It's bad enough when a company that has never invented much of anything buys a patent and then sues a giant like RIM or Microsoft for allegedly violating its intellectual property rights. But an obscure, Marshall, Texas, firm named Lodys is going after independent iOS developers, threatening to sue them if they don't start paying royalties for using Apple's in-app purchasing system.
For a while it looked like the developers were faced with the ugly dilemma of yielding to a bully or spending huge amounts of money to defend themselves in a handpicked federal court. But Apple this week intervened on the side of its developers, warning that it's "fully prepared" to defend its license rights.
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There's a word that describes companies like Lodsys, but I won't use it because I'd hate to involve myself or InfoWorld in a potential lawsuit over defamation. But we all know there are companies that buy patents and do nothing with them until they suddenly pop up with a claim that someone who is actually using related IP is violating their rights and had better pay.
Our patent system is enshrined in the Constitution and was designed to foster and protect innovation. But despite numerous, well-publicized examples of abuse, the system remains broken. I suspect Apple's intervention will scare off Lodsys. But this incident underlines the problem and is why anyone who works for a small company or hopes to strike out on their own as a developer has a stake in reform.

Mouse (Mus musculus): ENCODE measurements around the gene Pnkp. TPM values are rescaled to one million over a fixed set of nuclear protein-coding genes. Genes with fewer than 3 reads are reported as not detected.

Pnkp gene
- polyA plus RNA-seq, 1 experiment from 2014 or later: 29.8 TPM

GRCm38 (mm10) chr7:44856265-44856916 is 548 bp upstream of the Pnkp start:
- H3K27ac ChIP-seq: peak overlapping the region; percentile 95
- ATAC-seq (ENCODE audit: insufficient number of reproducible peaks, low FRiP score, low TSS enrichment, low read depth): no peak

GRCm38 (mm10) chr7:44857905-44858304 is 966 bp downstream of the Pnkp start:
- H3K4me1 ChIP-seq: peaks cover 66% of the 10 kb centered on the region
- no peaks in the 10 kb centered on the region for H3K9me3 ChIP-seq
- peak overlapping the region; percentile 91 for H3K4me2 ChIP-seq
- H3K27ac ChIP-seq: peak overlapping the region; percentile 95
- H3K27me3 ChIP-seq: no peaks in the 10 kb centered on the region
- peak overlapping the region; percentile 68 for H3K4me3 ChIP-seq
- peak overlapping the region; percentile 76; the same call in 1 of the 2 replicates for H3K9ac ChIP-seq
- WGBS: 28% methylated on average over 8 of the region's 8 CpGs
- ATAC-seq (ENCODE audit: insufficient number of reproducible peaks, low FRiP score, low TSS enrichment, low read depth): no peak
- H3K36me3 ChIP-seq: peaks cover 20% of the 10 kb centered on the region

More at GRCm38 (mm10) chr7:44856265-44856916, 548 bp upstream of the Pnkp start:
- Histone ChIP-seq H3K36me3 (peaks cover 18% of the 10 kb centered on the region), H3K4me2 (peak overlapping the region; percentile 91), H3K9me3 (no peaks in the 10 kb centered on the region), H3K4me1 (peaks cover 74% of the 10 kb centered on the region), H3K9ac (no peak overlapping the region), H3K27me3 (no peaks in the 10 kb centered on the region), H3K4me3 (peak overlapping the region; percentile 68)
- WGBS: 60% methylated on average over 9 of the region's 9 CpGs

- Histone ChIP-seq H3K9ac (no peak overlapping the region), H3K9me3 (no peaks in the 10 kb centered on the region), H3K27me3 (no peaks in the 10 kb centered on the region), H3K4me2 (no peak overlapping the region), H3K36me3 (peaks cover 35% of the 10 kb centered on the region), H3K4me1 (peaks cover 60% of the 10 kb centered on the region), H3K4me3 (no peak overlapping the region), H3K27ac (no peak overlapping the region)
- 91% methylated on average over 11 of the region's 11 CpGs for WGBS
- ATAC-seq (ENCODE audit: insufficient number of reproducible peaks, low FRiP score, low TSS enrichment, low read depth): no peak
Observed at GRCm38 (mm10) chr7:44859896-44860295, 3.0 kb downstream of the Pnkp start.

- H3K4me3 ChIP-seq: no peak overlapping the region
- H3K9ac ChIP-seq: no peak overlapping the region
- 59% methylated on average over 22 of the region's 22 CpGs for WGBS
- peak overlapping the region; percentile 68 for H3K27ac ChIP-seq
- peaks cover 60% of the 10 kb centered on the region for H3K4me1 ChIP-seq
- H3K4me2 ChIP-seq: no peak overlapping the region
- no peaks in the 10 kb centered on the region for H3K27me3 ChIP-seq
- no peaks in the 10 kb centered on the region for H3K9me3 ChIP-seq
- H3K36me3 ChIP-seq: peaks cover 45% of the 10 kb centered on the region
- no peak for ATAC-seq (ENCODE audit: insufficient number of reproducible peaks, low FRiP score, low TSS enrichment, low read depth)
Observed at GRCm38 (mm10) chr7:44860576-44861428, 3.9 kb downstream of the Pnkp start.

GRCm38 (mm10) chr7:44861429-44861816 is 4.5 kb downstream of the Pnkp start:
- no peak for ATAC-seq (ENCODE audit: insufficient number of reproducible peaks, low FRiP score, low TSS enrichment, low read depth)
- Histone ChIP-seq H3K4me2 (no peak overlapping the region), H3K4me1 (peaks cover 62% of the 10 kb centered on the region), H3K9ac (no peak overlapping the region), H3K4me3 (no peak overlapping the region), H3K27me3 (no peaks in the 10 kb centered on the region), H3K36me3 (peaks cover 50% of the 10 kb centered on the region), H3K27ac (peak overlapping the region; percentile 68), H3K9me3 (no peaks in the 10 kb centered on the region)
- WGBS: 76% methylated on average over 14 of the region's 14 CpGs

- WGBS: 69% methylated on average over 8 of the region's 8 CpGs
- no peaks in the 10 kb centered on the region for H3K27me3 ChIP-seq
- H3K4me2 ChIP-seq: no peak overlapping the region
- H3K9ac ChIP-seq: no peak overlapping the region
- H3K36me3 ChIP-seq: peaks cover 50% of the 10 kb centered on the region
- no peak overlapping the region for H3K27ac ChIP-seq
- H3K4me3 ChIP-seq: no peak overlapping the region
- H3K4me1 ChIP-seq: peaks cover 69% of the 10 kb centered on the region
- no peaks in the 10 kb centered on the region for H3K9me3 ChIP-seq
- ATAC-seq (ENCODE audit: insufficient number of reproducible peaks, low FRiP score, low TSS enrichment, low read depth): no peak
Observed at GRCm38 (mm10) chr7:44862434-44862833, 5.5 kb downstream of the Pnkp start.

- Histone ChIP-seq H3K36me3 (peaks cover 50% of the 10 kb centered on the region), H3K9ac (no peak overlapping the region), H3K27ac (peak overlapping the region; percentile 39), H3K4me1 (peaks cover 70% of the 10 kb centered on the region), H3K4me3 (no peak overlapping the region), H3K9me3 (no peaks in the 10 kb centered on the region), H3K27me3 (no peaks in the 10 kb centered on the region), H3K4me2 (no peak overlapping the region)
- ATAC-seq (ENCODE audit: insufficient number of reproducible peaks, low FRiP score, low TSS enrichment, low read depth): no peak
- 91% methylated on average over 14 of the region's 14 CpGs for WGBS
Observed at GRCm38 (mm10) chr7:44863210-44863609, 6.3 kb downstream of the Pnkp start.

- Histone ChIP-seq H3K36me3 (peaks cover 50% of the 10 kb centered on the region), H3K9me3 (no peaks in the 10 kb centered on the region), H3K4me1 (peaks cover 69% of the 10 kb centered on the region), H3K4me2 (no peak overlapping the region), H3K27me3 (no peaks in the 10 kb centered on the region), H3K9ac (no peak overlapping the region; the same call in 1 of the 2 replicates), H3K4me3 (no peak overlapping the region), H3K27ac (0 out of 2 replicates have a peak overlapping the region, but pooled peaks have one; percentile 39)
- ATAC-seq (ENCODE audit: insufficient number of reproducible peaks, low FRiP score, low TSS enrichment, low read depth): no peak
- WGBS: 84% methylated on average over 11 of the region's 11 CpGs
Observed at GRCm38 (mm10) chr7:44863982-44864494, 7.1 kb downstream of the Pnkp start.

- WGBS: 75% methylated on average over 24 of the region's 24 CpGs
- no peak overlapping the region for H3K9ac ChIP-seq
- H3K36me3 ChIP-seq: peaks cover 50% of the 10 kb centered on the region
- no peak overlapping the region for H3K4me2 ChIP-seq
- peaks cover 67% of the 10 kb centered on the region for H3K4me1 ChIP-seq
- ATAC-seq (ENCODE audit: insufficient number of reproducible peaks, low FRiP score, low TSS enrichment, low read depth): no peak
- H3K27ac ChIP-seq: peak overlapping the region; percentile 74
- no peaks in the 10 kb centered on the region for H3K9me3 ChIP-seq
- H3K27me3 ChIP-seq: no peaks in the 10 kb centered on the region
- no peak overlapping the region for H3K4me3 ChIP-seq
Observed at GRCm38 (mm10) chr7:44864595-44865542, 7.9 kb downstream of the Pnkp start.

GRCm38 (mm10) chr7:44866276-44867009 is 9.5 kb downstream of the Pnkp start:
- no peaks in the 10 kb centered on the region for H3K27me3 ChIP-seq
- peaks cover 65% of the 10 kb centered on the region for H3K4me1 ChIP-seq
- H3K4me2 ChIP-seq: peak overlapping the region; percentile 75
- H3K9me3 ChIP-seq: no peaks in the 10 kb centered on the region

Picking on the little guy
Like a lot of patent issues, this one is complex and has roots in the pre-Internet days of the early 1990s, when a Massachusetts inventor named Daniel Abelow patented concepts that are central to the creation of an app store. (You can read the patent here.) In a recent interview with the Guardian, he said: "The idea was that if you're sitting and holding in your hand a product and you use it, why shouldn't it be aware of your behavior, digitally, and conduct your needs to the vendor, who could interact with you."
Hundreds of companies have licensed his patents, and four were purchased outright by Lodsys in 2004 and another by Webvention, also of Marshall, Texas, which calls itself "an intellectual-property licensing company."
The fact that both companies are based in Marshall is not a coincidence. The federal district court there is considered friendlier to patent predators than any other in the United States. It's so friendly, in fact, that plaintiffs will travel thousands of miles from their home to file a patent suit. It makes sense to base a patent holding company there if you think you might want to litigate.
The patents are related to technology now used (among other things) to convert free apps to paid ones with a button. Lodsys says that although Apple has licensed the technology, the license does not extend to third-party developers. It's worth nothing that the developers have no choice: They have to use related APIs if they want their apps to be accepted by Apple and sold via iTunes.